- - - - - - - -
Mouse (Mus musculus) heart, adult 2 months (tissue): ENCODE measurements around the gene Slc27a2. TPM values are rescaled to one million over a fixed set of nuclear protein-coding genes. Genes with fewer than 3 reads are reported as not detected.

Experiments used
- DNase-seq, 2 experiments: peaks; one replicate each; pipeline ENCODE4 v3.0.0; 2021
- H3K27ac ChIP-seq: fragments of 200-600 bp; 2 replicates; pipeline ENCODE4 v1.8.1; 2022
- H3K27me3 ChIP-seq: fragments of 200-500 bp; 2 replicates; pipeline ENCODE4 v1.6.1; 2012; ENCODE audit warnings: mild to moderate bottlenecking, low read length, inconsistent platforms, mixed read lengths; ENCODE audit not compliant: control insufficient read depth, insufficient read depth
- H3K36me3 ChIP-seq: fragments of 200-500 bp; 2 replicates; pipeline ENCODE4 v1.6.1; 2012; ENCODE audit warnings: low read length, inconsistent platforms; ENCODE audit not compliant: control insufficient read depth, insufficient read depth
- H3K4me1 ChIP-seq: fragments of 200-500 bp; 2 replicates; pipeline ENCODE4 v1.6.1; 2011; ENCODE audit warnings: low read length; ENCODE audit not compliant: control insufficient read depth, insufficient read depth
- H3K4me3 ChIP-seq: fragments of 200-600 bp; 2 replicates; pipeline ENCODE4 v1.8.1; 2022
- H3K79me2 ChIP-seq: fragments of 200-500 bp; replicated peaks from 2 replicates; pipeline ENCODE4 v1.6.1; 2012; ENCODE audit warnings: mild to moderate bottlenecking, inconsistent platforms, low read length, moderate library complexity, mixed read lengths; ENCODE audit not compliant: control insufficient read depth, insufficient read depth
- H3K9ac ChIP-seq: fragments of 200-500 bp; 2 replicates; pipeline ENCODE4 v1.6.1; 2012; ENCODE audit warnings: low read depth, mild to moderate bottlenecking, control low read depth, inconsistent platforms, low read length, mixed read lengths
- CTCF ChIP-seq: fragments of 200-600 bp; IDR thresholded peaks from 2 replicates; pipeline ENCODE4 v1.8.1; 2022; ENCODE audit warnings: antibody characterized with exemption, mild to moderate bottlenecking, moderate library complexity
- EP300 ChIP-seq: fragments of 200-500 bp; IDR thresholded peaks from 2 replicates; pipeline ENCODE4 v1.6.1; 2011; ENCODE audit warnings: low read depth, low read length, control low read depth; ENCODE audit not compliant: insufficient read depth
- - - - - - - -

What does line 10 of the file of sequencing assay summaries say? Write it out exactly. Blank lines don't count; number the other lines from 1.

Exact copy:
- H3K9ac ChIP-seq: fragments of 200-500 bp; 2 replicates; pipeline ENCODE4 v1.6.1; 2012; ENCODE audit warnings: low read depth, mild to moderate bottlenecking, control low read depth, inconsistent platforms, low read length, mixed read lengths